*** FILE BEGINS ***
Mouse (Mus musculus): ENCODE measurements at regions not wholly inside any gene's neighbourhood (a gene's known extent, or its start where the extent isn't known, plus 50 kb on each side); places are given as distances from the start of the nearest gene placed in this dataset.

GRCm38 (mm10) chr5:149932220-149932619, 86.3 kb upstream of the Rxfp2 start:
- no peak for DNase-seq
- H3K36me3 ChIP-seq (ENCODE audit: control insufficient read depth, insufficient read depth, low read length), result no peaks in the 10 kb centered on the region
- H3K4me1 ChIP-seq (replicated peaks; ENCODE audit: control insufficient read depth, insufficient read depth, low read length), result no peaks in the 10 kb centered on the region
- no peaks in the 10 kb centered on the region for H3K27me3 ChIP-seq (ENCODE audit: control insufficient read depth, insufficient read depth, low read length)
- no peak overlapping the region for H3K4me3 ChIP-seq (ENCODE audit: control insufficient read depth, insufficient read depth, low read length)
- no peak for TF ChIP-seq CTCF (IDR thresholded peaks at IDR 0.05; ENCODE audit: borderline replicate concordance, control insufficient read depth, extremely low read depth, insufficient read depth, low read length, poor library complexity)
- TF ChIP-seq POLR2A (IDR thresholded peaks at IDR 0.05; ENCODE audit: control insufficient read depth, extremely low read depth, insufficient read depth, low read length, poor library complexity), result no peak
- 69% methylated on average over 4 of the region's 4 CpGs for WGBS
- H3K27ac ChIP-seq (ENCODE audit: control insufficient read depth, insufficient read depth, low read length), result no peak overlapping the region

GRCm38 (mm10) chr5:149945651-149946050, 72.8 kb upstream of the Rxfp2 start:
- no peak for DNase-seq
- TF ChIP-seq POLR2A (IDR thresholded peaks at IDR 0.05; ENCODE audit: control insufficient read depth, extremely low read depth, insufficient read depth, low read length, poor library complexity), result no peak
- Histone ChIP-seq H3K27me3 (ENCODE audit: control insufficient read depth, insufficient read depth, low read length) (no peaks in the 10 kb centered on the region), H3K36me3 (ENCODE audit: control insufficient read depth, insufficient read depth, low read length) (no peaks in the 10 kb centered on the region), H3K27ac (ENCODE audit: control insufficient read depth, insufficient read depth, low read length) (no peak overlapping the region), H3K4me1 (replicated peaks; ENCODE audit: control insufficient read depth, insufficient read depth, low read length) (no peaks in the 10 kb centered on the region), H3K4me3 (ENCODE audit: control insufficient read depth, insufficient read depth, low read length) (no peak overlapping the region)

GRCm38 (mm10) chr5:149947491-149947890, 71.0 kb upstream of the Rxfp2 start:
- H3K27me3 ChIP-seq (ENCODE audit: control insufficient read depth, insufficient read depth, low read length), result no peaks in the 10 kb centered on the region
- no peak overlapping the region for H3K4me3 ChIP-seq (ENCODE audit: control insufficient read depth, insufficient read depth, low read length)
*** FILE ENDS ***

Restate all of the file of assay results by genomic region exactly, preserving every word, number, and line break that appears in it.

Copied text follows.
Mouse (Mus musculus): ENCODE measurements at regions not wholly inside any gene's neighbourhood (a gene's known extent, or its start where the extent isn't known, plus 50 kb on each side); places are given as distances from the start of the nearest gene placed in this dataset.

GRCm38 (mm10) chr5:149932220-149932619, 86.3 kb upstream of the Rxfp2 start:
- no peak for DNase-seq
- H3K36me3 ChIP-seq (ENCODE audit: control insufficient read depth, insufficient read depth, low read length), result no peaks in the 10 kb centered on the region
- H3K4me1 ChIP-seq (replicated peaks; ENCODE audit: control insufficient read depth, insufficient read depth, low read length), result no peaks in the 10 kb centered on the region
- no peaks in the 10 kb centered on the region for H3K27me3 ChIP-seq (ENCODE audit: control insufficient read depth, insufficient read depth, low read length)
- no peak overlapping the region for H3K4me3 ChIP-seq (ENCODE audit: control insufficient read depth, insufficient read depth, low read length)
- no peak for TF ChIP-seq CTCF (IDR thresholded peaks at IDR 0.05; ENCODE audit: borderline replicate concordance, control insufficient read depth, extremely low read depth, insufficient read depth, low read length, poor library complexity)
- TF ChIP-seq POLR2A (IDR thresholded peaks at IDR 0.05; ENCODE audit: control insufficient read depth, extremely low read depth, insufficient read depth, low read length, poor library complexity), result no peak
- 69% methylated on average over 4 of the region's 4 CpGs for WGBS
- H3K27ac ChIP-seq (ENCODE audit: control insufficient read depth, insufficient read depth, low read length), result no peak overlapping the region

GRCm38 (mm10) chr5:149945651-149946050, 72.8 kb upstream of the Rxfp2 start:
- no peak for DNase-seq
- TF ChIP-seq POLR2A (IDR thresholded peaks at IDR 0.05; ENCODE audit: control insufficient read depth, extremely low read depth, insufficient read depth, low read length, poor library complexity), result no peak
- Histone ChIP-seq H3K27me3 (ENCODE audit: control insufficient read depth, insufficient read depth, low read length) (no peaks in the 10 kb centered on the region), H3K36me3 (ENCODE audit: control insufficient read depth, insufficient read depth, low read length) (no peaks in the 10 kb centered on the region), H3K27ac (ENCODE audit: control insufficient read depth, insufficient read depth, low read length) (no peak overlapping the region), H3K4me1 (replicated peaks; ENCODE audit: control insufficient read depth, insufficient read depth, low read length) (no peaks in the 10 kb centered on the region), H3K4me3 (ENCODE audit: control insufficient read depth, insufficient read depth, low read length) (no peak overlapping the region)

GRCm38 (mm10) chr5:149947491-149947890, 71.0 kb upstream of the Rxfp2 start:
- H3K27me3 ChIP-seq (ENCODE audit: control insufficient read depth, insufficient read depth, low read length), result no peaks in the 10 kb centered on the region
- no peak overlapping the region for H3K4me3 ChIP-seq (ENCODE audit: control insufficient read depth, insufficient read depth, low read length)